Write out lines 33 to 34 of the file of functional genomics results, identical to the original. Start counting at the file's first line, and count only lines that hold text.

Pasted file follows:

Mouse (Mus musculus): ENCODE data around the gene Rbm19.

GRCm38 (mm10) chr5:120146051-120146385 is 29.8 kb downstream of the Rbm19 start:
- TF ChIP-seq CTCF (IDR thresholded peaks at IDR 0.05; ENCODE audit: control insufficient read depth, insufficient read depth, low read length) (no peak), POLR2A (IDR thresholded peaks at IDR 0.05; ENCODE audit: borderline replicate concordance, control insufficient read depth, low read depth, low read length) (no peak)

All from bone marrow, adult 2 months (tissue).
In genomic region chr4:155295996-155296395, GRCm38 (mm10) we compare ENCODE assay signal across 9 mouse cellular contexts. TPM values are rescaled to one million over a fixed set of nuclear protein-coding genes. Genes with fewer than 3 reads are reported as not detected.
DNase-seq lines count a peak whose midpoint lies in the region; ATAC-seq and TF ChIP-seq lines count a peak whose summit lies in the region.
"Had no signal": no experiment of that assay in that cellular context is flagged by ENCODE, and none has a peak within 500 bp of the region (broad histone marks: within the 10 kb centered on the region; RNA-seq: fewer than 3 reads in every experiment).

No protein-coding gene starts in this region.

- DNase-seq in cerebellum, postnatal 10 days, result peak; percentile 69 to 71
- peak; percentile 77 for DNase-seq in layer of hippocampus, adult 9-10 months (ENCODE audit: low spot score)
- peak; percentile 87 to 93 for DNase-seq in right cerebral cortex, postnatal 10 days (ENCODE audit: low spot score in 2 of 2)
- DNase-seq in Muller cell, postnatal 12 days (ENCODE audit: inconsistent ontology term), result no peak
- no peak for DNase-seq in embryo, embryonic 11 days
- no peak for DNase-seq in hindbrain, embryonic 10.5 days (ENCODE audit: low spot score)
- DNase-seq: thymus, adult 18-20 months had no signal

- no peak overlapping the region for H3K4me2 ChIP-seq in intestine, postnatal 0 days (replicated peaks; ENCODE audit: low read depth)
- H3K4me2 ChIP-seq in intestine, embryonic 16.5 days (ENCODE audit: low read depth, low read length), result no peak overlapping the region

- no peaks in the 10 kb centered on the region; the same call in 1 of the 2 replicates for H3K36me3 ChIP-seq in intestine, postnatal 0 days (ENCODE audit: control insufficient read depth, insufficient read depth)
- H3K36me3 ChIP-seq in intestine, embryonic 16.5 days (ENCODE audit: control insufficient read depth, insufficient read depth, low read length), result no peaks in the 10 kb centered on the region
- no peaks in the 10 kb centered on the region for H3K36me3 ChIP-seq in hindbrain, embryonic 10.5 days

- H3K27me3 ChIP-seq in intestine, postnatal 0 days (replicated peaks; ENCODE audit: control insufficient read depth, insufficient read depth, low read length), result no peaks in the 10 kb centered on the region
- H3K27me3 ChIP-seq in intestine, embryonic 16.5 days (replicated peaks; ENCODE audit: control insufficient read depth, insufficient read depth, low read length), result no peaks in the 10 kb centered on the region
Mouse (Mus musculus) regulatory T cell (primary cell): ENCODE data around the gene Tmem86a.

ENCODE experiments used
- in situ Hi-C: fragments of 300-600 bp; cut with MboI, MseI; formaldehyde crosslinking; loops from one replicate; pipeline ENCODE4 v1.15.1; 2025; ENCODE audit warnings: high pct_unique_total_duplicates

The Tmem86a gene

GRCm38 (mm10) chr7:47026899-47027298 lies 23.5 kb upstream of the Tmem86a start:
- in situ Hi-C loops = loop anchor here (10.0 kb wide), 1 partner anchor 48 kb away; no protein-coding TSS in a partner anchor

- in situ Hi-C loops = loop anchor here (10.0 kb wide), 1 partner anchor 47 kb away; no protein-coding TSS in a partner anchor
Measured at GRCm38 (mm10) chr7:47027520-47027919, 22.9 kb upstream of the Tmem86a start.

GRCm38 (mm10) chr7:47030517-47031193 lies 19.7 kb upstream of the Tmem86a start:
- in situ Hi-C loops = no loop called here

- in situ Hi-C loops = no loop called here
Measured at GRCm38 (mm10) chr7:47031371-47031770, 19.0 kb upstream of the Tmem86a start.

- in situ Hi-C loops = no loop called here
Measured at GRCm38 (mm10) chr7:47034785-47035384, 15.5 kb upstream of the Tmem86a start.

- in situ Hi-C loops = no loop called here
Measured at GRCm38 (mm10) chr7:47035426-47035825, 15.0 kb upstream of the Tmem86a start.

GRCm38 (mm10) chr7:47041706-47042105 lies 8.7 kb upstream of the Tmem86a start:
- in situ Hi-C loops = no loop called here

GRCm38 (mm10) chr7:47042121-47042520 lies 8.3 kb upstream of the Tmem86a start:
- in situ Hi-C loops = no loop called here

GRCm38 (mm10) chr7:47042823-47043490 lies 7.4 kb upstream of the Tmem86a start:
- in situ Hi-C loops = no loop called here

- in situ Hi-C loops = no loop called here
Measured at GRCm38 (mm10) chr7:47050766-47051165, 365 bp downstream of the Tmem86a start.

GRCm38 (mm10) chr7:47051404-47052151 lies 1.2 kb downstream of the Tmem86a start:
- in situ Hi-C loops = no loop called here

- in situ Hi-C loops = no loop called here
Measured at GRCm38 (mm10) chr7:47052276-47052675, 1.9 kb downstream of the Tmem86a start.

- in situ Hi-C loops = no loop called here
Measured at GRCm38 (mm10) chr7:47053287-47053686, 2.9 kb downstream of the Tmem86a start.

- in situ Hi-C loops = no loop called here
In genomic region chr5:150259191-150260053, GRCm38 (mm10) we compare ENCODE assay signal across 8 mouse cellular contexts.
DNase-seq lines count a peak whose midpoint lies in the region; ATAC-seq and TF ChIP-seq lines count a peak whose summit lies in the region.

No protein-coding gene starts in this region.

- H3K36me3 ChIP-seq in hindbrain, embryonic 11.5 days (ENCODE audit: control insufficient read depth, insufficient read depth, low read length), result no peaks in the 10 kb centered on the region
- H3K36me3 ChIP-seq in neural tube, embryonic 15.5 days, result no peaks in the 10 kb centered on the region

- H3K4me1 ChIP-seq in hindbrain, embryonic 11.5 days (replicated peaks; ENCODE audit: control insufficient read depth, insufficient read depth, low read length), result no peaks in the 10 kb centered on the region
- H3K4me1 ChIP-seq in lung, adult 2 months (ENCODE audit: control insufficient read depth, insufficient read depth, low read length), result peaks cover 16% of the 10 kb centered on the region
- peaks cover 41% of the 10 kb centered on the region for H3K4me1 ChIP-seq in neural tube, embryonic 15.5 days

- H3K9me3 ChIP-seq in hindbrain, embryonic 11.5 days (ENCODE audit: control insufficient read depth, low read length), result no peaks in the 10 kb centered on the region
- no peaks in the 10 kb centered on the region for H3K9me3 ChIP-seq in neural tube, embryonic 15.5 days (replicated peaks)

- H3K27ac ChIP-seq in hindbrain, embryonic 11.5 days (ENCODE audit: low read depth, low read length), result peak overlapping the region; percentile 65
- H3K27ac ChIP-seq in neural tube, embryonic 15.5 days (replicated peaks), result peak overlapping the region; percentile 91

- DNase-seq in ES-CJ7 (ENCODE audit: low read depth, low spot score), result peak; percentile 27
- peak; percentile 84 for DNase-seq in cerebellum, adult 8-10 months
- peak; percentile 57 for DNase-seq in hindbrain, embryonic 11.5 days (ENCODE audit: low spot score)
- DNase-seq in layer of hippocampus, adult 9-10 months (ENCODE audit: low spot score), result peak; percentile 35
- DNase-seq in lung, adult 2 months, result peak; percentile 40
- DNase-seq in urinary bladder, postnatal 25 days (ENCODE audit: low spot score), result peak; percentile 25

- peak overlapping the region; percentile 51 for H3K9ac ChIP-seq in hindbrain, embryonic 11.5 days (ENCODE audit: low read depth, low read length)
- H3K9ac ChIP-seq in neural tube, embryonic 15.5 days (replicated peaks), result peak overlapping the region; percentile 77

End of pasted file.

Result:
- in situ Hi-C loops = no loop called here
Measured at GRCm38 (mm10) chr7:47031371-47031770, 19.0 kb upstream of the Tmem86a start.